Congressman Presses Agency For Hearing On Nuke Waste Storage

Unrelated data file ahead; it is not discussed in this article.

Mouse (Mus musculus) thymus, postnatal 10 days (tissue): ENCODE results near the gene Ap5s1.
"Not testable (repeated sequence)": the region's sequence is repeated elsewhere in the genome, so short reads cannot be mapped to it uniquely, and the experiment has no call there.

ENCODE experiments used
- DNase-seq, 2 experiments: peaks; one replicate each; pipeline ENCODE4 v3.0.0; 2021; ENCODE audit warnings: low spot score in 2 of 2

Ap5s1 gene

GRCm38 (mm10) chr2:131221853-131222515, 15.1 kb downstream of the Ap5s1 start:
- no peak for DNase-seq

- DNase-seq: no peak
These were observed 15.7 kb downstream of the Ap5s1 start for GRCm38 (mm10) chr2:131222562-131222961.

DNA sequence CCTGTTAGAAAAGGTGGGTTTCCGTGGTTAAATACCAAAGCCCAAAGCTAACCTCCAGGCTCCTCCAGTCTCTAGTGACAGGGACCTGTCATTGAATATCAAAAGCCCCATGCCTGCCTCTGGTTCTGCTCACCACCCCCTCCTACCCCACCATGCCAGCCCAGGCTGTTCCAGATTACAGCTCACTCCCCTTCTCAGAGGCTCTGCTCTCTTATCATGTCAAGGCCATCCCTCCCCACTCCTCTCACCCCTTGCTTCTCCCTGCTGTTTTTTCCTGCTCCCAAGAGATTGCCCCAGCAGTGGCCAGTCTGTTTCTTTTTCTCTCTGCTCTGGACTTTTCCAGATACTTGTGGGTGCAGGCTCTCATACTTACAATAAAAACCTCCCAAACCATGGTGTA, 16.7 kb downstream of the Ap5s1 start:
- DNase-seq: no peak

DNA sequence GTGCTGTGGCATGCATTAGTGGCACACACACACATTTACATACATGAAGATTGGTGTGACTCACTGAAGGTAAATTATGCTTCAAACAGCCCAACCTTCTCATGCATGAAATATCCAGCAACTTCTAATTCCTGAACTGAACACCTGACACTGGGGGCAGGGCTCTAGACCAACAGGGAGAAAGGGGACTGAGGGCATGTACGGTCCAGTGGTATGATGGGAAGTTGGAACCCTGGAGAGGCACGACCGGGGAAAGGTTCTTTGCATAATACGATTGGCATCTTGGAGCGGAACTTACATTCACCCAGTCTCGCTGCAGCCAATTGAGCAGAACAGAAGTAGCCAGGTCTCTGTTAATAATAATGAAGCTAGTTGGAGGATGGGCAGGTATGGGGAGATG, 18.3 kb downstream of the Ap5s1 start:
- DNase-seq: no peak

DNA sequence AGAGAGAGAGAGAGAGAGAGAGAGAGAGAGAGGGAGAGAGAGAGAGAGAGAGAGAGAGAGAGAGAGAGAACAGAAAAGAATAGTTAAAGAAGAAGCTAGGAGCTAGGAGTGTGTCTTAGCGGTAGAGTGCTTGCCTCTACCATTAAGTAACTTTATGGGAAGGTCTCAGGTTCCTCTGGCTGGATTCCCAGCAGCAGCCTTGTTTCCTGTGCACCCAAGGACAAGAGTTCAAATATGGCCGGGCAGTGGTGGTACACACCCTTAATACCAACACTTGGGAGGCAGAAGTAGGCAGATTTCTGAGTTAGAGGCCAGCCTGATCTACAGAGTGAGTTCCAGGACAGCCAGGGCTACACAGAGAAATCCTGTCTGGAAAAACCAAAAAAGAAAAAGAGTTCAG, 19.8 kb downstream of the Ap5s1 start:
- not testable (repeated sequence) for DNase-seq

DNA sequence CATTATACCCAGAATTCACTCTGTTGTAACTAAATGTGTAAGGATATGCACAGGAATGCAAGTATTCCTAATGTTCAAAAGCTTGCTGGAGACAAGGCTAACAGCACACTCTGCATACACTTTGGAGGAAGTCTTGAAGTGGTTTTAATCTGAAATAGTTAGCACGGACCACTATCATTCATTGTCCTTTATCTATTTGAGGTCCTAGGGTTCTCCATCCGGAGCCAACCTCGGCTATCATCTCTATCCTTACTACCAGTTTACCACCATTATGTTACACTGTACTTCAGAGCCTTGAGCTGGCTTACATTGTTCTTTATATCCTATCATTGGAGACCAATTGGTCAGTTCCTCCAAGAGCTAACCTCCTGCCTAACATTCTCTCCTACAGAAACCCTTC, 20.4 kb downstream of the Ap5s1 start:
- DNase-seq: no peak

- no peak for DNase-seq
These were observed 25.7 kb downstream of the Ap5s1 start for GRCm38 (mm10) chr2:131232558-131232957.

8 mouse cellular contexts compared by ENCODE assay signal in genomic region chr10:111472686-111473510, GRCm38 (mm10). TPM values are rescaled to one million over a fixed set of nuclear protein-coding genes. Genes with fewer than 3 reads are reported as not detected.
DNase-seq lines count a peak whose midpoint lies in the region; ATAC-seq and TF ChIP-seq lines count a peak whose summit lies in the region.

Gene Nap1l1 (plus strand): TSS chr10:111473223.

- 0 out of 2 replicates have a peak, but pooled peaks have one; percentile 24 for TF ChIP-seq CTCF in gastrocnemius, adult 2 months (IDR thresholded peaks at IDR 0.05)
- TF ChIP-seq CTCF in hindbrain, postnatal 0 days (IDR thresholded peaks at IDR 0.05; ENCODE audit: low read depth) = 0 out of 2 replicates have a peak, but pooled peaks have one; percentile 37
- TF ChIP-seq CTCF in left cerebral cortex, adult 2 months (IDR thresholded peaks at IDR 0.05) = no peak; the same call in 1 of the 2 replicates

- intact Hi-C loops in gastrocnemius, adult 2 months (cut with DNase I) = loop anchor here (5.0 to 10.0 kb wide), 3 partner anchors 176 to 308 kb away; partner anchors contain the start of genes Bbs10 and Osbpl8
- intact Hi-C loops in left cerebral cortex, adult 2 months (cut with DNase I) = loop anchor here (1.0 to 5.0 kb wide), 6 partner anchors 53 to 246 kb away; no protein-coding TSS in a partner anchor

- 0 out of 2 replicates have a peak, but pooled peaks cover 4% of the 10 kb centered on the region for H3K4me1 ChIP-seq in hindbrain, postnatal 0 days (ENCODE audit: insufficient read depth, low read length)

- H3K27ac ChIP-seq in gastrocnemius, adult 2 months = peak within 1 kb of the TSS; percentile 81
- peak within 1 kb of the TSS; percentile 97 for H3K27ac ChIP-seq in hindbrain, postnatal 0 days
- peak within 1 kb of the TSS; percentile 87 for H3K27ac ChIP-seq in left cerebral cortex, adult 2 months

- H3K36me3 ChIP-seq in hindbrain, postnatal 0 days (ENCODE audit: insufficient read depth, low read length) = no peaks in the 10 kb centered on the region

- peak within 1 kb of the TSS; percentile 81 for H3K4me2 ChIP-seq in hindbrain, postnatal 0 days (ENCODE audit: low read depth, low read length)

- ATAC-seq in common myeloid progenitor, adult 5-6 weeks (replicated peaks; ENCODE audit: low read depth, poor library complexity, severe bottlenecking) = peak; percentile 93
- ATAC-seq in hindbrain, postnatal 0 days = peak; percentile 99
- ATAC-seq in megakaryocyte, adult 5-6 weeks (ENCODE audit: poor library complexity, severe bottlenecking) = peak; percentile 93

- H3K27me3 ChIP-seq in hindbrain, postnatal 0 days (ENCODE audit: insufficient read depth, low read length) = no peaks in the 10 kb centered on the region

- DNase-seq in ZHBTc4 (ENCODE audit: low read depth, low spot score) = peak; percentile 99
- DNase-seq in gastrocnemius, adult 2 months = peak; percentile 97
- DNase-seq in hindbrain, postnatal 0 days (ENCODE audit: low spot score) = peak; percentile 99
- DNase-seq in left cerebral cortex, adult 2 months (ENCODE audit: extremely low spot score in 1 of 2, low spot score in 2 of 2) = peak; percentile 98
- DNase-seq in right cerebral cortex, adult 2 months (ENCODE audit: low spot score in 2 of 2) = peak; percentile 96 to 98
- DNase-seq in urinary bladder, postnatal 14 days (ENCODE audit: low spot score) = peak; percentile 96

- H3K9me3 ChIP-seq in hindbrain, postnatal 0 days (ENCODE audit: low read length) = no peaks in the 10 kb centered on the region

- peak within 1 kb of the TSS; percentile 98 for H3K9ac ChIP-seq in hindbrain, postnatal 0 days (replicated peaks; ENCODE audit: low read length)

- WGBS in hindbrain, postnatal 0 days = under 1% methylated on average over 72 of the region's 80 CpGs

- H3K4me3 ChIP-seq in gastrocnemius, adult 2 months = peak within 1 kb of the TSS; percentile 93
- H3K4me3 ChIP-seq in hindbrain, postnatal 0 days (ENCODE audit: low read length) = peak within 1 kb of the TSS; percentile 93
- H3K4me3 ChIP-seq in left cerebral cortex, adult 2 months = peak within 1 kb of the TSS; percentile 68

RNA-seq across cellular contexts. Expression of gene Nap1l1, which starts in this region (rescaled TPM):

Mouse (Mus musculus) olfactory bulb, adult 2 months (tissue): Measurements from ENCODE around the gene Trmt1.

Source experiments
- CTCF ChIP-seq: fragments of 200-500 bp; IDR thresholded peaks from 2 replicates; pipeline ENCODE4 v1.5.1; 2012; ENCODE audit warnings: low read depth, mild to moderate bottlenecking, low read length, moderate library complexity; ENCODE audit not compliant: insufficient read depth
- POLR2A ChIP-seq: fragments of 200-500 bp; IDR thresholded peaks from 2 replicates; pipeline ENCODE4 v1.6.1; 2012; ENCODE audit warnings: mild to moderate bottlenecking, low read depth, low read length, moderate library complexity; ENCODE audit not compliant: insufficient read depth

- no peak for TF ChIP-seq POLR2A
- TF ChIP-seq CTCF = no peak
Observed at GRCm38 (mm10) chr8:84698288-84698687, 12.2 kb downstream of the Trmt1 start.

Our top story on midday edition. One of the biggest issues surrounding the decommissioning of the nuclear is how and where the nuclear waste be stored. This week San Diego Congressman Darrell Issa asked the US Department of energy to include Southern California and its series of public meetings on nuclear waste storage. It's of particular concern to residents and the population density of San Diego and Orange counties. KPBS contacted Congressman Darrell eyesore for comment on his letter to the energy Department. He did not answer our requests. Earlier today I spoke with David Victor chairman of Edison community engagement panel on the decommissioning. He is also a professor in the school of global policy and strategy at the UC San Diego. Here's the interview. David thank you for joining us. My pleasure. The first of the Department of Energy on nuclear waste storage held last week in Chicago. Can you tell us why these hearings are being held? The Department of Energy is now trying to put into place a system called consolidated interim storage though the idea is that without Yucca Mountain as a place to store spent fuel permanently wait someplace to put it on a temporary basis until Yucca Mountain or some other option becomes available. That's a really interesting opportunity for us to move the fuel out of here but the standard that the Department of Energy is using as they want to make sure that the communities that end up taking this fuel and communities where the Bush fuel is translated to give consent for one will be in Sacramento this month in late April. These hearings are about what consent means and what are the communities really caring about probably put this new opportunity and practice. Casa Department of energy designated any potential sites for the nuclear storage as of yet? If not for the department of energy to designators. This is been driven by private energy. Supporters to fight on in Texas and Mexico. There may be other sites. Many years ago there was a fight in you, that many companies were looking at. Turned out to be very difficult to transport the fuel to that site and said you type site does Utah State is over and done with. Texas and Mexico the bipartisan. As you mentioned the closest hearing in one the closest hearing that scheduled now is in Sacramento in late April. Is it political, do you think copper hearing to be held in San Diego as Congressman Isis suggests? I think the more hearings the better the more public attention to this the better. Especially attention from the communities around site that are currently holding spent nuclear fuel. I think it's implemented Department of Energy and congressional process understand how much people want to find a solution for this problem. I'm concerned that there wasn't a hearing in Southern California and because of that we in the community engagement panel, which is a pill that hoping to open a conduit Addison and the communities affected by the decommissioning process of if they are afraid we scheduled our next meeting in late June to focus exactly on the same issue. Consolidated storage though we've invited the person that had the department to be there at the meeting and he's accepted. @Spams now exist, is a proposed that the nuclear waste be stored on-site for the foreseeable future? Is less proposed a more reality that absence some other options that your Yucca Mountain in Nevada. There's no other place to send it legally. So the fuel is stuck there. The reason that so many people are excited about the opportunity for consolidated interim storage is that this would offer a way to get the fuel out of here does not here but other reactors as well. And move it someplace burqa be consolidated and out of our communities. Even working to build support federal legislation to move spent waste off-site. What would this look like now considering this consolidated interim storage idea in the mix? The idea and the mix, and the companies are pushing these sites can run another year to developing their applications for licenses. That's all great. At some point that they need to find contracts with companies like Addison to take the fuel. That's a lot of uncertainty arrives because the original concept was that the title the fuel would pass from this case Edison content Onofre, to the federal government. And liability for that would pass as well. That was the original concept. Consolidated storage was never envisioned in the original author put together. One reason is that most people think that a change in laws necessary is you need to create some clarity about liability and title meant and how to pay for this. It's a pain until recently into a big fund that can cover the cost of storing and disposal of spent fuel the person are not doing very much as Yucca Mountain has not been open. I think one of the really bring questions is how would you be able to From the response to pay for the cost of consolidated interim source? As part of that potential legislation or at least this conversation oversight on the private industries and where does they decide to this interim storage as facility? Absolute. It needs the overstated at the step of the way. At the storage facility and that's not acutely complex because the oversight needed there is similar to the oversight that ever happens. There also needs to be an oversight on strategy for transportation and that's the issue that really concerns me. I can see the stars aligning for building. Or more consolidated storage facilities. I can see what community there once was a fuel out of here as quickly as possible. What I'm really worried about is that the transportation process is not handled carefully and with some political [Indiscernible] that to be the weak link. This is not rocket science. These kind of spent fuels our trip around the world all the time. The weapons industry is familiar with the spelled that Europeans transfer a lot of fuel this type notes and comforted her difficult because prior political fastidiousness. That needs attention. Speaking of political astuteness that this letter from the Congressman urging Department of Energy to hold when these hearings here. What kind of support or traction have you got from lawmakers on any kind of moving forward on this idea specially from San Diego's Congressional. We've heard a lot of support for consolidated storage and I think that politically is so interesting. Congressman has been on the forefront of this in the house in a similar legislation work and asked legislation with the certified several others. So I think we have those the stars have starting lineup. In the past there's been big divide between members of Congress and Senate that favor Yucca Mountain or nothing else and those don't want Yucca Mountain to open. That's the gridlock. I think that people are realizing now is the consolidated storage at Yucca Mountain to be complements to each other and then it may well be in the and never permit facility that's not Yucca Mountain. I think the politics are shifting quite a lot here and that's certainly what we've been trying to do and build support locally. Many councils around the plan of pass resolution has done this as well. Oceanside has done this. There's really a lot of support that's growing very rapidly. I think Congressman Isis sees that and wisely wants to help push that along. I applaud him for that. Finally say the stars are lining up in favor of this interim storage. How long would it take you to develop on these sites. The licensing process is already underway and will be soon for the other facility. I don't think anybody really knows. I think the current best estimates are one or more these facilities could be open in the early 20s. Not that interesting. The fuel in San Onofre is ready to shift. Most of the rest of it will be ready to ship them to be 19 or 2020. That means that if you got all the stars to lineup you could see shipments in the 2020s and pertains perspective, if Yucca Mountain will truthfully restart right now nobody's sure how long the process takes but it might be the Yucca Mountain even our best case scenario not available to me to prepare this accelerates by decade the opting for removing the fuel pellet that the big deal. I've been speaking with David Victor he's on the community engagement panel to the decommissioning. Thank you so much. My pleasure. Thank you.